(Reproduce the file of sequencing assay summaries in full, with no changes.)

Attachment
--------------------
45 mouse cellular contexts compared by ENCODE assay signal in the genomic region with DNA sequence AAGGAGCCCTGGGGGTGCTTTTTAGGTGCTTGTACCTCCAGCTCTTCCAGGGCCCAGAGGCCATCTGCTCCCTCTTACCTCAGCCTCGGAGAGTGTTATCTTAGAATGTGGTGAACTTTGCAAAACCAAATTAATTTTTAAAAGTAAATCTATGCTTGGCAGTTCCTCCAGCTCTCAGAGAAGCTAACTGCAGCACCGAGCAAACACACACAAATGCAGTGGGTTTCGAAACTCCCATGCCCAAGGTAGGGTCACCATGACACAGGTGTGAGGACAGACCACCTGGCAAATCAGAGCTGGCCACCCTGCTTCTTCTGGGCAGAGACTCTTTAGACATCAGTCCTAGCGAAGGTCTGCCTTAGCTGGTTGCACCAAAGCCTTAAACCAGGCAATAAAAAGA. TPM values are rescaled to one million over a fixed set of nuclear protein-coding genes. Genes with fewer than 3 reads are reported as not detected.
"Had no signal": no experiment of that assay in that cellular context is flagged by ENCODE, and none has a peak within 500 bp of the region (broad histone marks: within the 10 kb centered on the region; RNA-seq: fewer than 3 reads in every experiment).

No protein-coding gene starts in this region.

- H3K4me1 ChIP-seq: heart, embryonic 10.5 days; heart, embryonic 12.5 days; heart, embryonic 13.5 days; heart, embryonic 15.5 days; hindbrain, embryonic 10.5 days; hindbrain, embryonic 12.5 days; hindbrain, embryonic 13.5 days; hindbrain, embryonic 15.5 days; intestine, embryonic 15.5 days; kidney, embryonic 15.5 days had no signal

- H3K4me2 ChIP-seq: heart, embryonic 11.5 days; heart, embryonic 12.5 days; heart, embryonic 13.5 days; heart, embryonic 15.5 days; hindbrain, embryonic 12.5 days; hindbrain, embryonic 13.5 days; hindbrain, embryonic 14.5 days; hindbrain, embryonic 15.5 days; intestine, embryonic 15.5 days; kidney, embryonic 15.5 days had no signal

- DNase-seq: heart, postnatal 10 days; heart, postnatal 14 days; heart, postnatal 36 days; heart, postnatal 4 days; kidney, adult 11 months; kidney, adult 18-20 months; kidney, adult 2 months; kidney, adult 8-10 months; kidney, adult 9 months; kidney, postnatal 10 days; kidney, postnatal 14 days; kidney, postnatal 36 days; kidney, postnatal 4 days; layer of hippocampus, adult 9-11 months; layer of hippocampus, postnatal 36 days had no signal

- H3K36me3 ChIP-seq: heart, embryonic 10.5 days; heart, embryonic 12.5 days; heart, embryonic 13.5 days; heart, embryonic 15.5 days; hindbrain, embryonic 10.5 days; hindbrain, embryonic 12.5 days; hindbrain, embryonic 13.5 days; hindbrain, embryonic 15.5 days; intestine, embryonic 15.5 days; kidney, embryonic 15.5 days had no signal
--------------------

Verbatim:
45 mouse cellular contexts compared by ENCODE assay signal in the genomic region with DNA sequence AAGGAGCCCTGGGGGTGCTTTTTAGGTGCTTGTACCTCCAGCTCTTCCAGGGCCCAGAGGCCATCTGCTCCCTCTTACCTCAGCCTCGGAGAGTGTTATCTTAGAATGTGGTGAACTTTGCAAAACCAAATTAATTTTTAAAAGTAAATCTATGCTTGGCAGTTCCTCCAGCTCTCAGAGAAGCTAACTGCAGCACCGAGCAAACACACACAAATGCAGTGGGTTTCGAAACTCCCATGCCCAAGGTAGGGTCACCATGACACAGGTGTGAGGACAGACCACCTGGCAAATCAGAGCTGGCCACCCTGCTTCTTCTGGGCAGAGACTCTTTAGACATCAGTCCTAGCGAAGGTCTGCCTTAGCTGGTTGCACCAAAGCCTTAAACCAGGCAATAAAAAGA. TPM values are rescaled to one million over a fixed set of nuclear protein-coding genes. Genes with fewer than 3 reads are reported as not detected.
"Had no signal": no experiment of that assay in that cellular context is flagged by ENCODE, and none has a peak within 500 bp of the region (broad histone marks: within the 10 kb centered on the region; RNA-seq: fewer than 3 reads in every experiment).

No protein-coding gene starts in this region.

- H3K4me1 ChIP-seq: heart, embryonic 10.5 days; heart, embryonic 12.5 days; heart, embryonic 13.5 days; heart, embryonic 15.5 days; hindbrain, embryonic 10.5 days; hindbrain, embryonic 12.5 days; hindbrain, embryonic 13.5 days; hindbrain, embryonic 15.5 days; intestine, embryonic 15.5 days; kidney, embryonic 15.5 days had no signal

- H3K4me2 ChIP-seq: heart, embryonic 11.5 days; heart, embryonic 12.5 days; heart, embryonic 13.5 days; heart, embryonic 15.5 days; hindbrain, embryonic 12.5 days; hindbrain, embryonic 13.5 days; hindbrain, embryonic 14.5 days; hindbrain, embryonic 15.5 days; intestine, embryonic 15.5 days; kidney, embryonic 15.5 days had no signal

- DNase-seq: heart, postnatal 10 days; heart, postnatal 14 days; heart, postnatal 36 days; heart, postnatal 4 days; kidney, adult 11 months; kidney, adult 18-20 months; kidney, adult 2 months; kidney, adult 8-10 months; kidney, adult 9 months; kidney, postnatal 10 days; kidney, postnatal 14 days; kidney, postnatal 36 days; kidney, postnatal 4 days; layer of hippocampus, adult 9-11 months; layer of hippocampus, postnatal 36 days had no signal

- H3K36me3 ChIP-seq: heart, embryonic 10.5 days; heart, embryonic 12.5 days; heart, embryonic 13.5 days; heart, embryonic 15.5 days; hindbrain, embryonic 10.5 days; hindbrain, embryonic 12.5 days; hindbrain, embryonic 13.5 days; hindbrain, embryonic 15.5 days; intestine, embryonic 15.5 days; kidney, embryonic 15.5 days had no signal